In her own statement, Waithe focuses only on Boone, saying: “I think Tiffany is a wonderful actress and an extremely brave woman. I wish her nothing but success in the future. I look forward to getting back to work on season three.” Told of Floyd Davis’ statement, the source close to Waithe said the showrunner did inform Waithe of the ongoing conduct but said she would handle it. (Though Mitchell was the best-known actor on the show, plans for another season are in place and writers are figuring out how to handle the disappearance of his character. Floyd Davis is not returning.)
As for Showtime, a source close to the situation maintains that issues on the show are the domain of production entity Fox 21, and that executives learned only after Mitchell was terminated that at least one other actress besides Boone had allegedly experienced issues with him. This person says Mitchell was allowed to remain, following an HR complaint, because the belief was that he was entitled to a second chance. How that squares with the initial decision to keep him for the third season despite the apparent lack of improvement in his conduct is not clear. Showtime declined to comment, as did Fox 21, which handled not only the HR complaint but the negotiation involving Boone’s departure. Mitchell could not be reached for comment.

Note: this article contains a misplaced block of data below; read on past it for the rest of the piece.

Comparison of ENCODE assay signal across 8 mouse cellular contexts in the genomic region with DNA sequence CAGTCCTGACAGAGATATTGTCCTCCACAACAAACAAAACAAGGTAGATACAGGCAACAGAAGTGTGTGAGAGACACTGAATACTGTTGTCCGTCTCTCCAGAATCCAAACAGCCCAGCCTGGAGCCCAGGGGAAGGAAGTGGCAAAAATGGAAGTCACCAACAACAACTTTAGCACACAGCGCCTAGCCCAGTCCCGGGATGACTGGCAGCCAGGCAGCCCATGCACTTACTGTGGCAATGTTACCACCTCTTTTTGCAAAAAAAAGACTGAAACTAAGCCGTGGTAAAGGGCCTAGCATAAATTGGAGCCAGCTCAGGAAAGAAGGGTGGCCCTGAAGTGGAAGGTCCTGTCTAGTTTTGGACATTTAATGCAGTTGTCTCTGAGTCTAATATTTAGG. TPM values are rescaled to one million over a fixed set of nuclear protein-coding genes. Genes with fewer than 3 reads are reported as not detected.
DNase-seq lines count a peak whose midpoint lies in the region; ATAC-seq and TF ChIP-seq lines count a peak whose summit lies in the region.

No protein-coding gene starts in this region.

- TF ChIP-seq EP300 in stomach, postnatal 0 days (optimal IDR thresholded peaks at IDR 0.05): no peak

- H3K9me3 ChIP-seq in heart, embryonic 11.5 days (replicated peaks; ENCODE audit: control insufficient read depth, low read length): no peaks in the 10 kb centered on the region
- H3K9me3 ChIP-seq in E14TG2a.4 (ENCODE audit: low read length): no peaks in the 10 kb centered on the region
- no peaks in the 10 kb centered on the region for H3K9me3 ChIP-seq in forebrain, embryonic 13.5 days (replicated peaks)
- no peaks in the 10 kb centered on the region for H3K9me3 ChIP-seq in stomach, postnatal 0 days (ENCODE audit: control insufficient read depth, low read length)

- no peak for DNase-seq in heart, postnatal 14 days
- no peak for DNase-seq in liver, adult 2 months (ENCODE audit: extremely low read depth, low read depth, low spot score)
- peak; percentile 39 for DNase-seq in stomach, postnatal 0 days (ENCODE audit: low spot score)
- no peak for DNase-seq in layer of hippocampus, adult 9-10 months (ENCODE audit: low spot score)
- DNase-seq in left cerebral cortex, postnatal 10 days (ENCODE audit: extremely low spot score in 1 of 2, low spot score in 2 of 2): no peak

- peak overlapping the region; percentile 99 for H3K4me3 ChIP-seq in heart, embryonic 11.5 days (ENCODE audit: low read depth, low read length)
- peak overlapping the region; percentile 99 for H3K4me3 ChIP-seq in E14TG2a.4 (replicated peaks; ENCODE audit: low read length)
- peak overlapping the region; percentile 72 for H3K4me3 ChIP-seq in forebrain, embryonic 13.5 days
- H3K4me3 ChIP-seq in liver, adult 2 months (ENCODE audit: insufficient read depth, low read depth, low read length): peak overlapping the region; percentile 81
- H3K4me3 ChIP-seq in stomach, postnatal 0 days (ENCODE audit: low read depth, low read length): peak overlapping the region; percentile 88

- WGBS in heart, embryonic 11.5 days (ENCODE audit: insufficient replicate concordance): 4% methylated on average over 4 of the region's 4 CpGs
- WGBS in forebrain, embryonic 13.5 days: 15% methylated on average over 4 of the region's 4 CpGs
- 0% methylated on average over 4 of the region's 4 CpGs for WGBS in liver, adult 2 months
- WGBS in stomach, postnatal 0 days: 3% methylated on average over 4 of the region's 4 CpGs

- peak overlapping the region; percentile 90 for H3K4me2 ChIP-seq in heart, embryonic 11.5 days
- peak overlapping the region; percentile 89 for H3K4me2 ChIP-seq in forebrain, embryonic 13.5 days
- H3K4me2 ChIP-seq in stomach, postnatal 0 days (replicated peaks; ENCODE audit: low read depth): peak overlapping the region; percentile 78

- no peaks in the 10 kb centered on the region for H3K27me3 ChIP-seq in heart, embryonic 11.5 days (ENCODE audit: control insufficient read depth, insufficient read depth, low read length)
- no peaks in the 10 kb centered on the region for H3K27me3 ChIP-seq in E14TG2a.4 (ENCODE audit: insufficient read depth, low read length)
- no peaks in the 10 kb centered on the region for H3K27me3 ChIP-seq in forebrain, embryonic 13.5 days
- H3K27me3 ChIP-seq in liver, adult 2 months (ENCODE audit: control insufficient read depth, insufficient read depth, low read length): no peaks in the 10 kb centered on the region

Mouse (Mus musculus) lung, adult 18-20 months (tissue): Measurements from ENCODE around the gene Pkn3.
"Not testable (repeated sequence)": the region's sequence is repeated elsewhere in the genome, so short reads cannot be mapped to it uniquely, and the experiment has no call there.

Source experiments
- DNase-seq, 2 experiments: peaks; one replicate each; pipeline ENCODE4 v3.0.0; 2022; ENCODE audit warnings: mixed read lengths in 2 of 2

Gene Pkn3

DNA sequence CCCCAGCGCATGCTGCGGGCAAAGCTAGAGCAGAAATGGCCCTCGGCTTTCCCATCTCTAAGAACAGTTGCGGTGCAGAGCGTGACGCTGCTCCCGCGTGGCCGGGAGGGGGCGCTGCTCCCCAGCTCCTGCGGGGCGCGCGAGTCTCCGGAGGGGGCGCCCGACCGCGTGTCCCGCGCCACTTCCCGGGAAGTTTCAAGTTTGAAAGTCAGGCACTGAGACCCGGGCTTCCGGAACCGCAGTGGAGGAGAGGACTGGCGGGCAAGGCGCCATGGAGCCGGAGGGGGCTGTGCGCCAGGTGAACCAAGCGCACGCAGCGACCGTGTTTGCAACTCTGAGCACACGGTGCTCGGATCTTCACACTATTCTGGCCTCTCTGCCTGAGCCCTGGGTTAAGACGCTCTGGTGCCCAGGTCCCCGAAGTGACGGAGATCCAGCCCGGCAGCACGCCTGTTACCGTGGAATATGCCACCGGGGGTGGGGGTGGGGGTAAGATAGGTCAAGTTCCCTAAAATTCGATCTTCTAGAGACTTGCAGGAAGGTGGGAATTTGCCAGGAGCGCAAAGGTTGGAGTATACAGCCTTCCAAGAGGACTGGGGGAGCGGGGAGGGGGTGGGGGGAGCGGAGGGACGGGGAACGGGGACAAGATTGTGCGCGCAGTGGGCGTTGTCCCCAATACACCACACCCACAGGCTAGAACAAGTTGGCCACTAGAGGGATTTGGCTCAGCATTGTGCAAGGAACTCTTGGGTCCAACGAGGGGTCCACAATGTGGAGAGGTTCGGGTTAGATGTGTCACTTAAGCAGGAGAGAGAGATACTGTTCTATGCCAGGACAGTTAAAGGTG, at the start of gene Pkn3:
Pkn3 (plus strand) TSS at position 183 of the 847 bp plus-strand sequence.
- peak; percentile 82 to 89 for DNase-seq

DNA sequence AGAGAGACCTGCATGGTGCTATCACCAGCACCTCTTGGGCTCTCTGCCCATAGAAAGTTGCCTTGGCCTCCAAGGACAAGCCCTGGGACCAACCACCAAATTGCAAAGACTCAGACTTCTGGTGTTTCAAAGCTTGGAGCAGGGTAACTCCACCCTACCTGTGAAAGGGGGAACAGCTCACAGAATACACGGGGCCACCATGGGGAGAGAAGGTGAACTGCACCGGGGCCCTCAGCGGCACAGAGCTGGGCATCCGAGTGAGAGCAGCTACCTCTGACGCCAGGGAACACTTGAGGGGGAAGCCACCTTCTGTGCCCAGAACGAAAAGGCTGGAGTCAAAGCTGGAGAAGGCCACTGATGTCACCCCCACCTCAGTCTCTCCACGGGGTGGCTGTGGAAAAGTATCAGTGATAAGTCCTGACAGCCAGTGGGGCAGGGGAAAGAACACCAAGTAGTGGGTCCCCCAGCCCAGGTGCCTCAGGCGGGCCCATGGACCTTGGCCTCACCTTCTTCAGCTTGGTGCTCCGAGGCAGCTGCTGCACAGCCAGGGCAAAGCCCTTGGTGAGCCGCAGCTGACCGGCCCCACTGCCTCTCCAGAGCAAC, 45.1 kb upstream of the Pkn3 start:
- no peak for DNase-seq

Mitchell’s ouster from The Chi followed the decision to fire him on Desperados. Sources say the actor began making actresses uncomfortable almost as soon as he arrived in Mexico, where the film is now shooting. Desperados, a comedy about a group of young women who make a frantic dash to Mexico hoping to delete an embarrassing email that one had sent to her new boyfriend, is being produced by the Lionsgate label Good Universe. Anna Camp and Nasim Pedrad star.
Multiple sources say Mitchell made what one described as highly inappropriate remarks to two actresses in the film while lingering close to their quarters. “There were two incidents in four days,” says an insider. Netflix did a “quick but thorough” investigation by phone and the producers were given the green light to do what they thought necessary. Another insider says despite anxiety about possibly upsetting Netflix, Mitchell was terminated and replaced by Lamorne Morris.
Mitchell seems to have had some troublesome encounters in the past. While shooting Kong: Skull Island in Honolulu, a source says he was involved in a bar fight severe enough that he required medical attention. A chipped tooth was repaired and he had broken blood vessels in one of his eyes in the latter part of the film. The actor was assigned a minder and warned to stay out of bars. Though Mitchell did not heed that warning, he still performed professionally, this person says, adding, “He comes from a very tough background.. .. I found him to be incredibly sweet, gifted and talented, and I found it to be super sad, what has happened.”
A version of this story appears in the May 29 issue of The Hollywood Reporter magazine. To receive the magazine, click here to subscribe.